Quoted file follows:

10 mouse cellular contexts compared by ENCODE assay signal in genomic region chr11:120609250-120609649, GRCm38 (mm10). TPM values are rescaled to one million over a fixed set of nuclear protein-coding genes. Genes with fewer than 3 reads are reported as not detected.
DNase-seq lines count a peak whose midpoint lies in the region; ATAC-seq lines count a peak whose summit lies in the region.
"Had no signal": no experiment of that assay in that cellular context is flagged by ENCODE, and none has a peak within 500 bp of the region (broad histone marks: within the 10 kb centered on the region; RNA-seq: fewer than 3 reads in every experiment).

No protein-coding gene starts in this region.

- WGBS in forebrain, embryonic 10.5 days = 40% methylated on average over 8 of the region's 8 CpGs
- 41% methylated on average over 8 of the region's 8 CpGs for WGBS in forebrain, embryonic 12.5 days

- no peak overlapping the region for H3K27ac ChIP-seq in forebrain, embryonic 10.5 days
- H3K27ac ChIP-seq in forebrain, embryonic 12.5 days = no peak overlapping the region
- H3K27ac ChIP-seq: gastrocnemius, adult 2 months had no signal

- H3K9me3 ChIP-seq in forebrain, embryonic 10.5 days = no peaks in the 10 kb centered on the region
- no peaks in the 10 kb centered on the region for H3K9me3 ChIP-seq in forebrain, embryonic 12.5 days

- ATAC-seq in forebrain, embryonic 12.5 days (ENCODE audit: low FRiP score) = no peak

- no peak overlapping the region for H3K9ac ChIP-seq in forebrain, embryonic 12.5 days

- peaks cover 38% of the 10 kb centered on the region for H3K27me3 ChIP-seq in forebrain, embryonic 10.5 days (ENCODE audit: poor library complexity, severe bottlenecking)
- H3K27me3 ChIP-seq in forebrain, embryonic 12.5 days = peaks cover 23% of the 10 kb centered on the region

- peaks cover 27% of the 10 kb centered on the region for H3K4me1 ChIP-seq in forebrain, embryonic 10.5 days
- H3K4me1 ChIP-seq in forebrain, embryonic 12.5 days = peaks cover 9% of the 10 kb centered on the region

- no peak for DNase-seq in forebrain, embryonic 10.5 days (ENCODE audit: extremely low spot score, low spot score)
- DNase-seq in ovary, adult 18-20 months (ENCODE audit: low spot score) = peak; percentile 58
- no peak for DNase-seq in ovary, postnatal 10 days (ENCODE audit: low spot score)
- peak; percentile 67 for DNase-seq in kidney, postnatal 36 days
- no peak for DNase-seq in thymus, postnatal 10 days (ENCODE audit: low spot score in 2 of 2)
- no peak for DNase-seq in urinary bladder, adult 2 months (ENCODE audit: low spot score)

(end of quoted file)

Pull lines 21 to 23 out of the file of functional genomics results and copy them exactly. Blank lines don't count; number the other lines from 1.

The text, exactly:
- peak; percentile 67 for DNase-seq in kidney, postnatal 36 days
- no peak for DNase-seq in thymus, postnatal 10 days (ENCODE audit: low spot score in 2 of 2)
- no peak for DNase-seq in urinary bladder, adult 2 months (ENCODE audit: low spot score)